It’s all (or mostly) about the teachers

December 9, 2006

I recently returned from an education conference with a number of charter school true believers. My table was abuzz with talk of KIPP schools and their high achievement with low-income minority students. More and more folks are arguing that KIPP’s success comes from pedagogical practices that teach poor kids ways of being that middle-class and rich kids have already unconsciously internalized from their parents. So, to use David Brooks’ formulation, the key is to replace slouching in chairs and staring vacantly off into space with the “KIPP-approved posture: upright, every head swiveling toward whoever was speaking.” On the other side, progressive educators like my step-father, who teaches at New York City’s Urban Academy (which also achieves great results with kids who have struggled in traditional schools) argue that success comes from project-based learning, portfolios instead of tests, and teaching kids critical thinking skills rather than drill and kill. At Urban the desks are not all lined up in a row, and lots of kids slouch. But they learn–a lot.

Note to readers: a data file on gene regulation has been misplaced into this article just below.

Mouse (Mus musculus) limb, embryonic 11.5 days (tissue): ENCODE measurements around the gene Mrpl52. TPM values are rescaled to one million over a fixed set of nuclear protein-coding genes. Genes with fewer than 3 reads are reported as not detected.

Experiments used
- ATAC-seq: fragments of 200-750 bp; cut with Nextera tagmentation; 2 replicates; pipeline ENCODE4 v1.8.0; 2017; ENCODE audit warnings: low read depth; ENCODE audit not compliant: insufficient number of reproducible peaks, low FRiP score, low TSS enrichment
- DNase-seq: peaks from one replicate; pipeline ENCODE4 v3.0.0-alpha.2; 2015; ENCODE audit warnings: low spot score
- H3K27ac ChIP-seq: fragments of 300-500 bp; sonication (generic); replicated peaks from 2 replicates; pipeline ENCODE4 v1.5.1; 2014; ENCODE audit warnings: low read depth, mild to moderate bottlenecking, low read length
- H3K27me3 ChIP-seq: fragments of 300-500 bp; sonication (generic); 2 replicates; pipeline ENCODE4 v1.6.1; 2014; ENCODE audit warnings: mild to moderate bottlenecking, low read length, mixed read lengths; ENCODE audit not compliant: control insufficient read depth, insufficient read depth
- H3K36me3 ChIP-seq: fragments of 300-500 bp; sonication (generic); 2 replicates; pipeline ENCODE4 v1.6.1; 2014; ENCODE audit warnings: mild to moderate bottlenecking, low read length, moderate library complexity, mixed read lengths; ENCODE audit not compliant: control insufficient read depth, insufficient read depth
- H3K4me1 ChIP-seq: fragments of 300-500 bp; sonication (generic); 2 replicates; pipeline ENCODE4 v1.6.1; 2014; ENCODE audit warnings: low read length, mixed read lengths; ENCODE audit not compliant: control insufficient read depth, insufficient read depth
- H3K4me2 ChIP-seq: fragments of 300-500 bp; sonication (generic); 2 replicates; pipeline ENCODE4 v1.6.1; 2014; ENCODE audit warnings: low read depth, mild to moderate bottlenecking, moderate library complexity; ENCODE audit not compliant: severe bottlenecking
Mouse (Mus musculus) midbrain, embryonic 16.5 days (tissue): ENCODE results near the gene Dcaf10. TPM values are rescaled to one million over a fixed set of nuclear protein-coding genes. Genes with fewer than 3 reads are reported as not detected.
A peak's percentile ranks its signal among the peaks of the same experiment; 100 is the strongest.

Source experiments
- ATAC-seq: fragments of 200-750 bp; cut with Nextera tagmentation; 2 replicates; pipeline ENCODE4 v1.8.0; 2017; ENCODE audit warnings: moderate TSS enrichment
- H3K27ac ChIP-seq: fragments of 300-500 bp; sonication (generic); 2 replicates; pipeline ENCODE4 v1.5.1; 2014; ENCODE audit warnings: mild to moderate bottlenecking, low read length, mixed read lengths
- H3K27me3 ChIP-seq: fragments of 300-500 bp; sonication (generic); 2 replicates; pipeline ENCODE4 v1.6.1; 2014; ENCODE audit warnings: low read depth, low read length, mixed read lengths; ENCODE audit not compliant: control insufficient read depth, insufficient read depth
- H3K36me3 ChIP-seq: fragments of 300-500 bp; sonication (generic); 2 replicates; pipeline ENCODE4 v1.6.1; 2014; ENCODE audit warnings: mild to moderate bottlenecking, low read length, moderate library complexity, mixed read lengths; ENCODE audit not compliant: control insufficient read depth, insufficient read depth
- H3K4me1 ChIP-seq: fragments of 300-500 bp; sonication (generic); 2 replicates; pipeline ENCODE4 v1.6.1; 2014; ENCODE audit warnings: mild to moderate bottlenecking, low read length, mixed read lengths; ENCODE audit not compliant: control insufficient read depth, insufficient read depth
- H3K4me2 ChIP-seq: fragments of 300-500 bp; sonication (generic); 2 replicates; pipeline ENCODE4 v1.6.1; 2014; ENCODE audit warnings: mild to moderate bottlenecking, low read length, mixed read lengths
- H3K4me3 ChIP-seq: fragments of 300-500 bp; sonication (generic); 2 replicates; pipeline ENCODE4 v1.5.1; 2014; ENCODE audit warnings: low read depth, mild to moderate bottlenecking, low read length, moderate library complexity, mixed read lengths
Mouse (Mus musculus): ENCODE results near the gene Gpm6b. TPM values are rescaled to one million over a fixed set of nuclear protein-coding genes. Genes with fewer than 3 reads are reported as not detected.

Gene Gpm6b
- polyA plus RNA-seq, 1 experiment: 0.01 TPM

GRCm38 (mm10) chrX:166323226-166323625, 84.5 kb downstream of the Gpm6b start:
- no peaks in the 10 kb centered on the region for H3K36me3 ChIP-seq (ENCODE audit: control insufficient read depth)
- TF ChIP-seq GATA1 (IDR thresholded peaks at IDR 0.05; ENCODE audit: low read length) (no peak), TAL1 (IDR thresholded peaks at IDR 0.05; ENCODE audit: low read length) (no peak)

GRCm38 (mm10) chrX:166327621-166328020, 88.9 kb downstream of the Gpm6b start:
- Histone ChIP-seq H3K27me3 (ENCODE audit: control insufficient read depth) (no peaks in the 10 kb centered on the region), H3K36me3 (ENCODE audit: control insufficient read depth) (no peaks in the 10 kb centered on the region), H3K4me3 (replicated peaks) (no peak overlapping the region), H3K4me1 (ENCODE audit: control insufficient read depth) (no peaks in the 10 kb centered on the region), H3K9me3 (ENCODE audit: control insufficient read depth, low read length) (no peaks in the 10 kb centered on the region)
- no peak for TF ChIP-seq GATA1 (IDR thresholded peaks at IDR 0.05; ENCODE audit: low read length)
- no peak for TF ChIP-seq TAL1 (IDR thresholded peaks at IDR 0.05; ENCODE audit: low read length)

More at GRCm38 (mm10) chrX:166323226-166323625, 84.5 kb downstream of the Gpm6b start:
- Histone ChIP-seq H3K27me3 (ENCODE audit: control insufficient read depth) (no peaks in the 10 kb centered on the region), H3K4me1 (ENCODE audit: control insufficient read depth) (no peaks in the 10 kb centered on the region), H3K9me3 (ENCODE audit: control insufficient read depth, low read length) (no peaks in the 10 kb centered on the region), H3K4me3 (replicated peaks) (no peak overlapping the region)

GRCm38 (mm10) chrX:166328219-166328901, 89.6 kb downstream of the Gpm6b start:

Let me clear about one thing–there is lots I love about both KIPP and Urban, and schools in Washington, D.C. and the nation would be much better off if the KIPP and Urban folks ran more of them. But how to resolve the debate between the KIPPs and the Urban Academys on whose approach is better?

Here’s my hunch: while pedagogy and curriculum matter quite a lot, both KIPP and Urban Academy are highly successful because both schools are able to recruit and/or retain the best teachers. KIPP does it through recruitment. As its leaders will admit in private, their brand has become so powerful that the best candidates (many of them Teach for America alums) apply to teach at KIPP schools. More proof that teachers drive the KIPP results: the number one obstacle to KIPP expanding more rapidly is the the quality of the teaching pool. They can’t grow any faster because they can’t find enough high-quality teachers. For its part, Urban Academy does it through retention. They already have a core group of highly skilled educators, virtually none of whom leave.

If I’m right, it means the answer to creating more KIPPs and Urbans is harder than simply saying it needs to be done.

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One Response to “It’s all (or mostly) about the teachers”


  1. […] leaders, and salaries (which are the biggest driver of any school’s costs) have to rise. As I’ve said before, a few charter operators with great brands may be able to consistently recruit superb young […]


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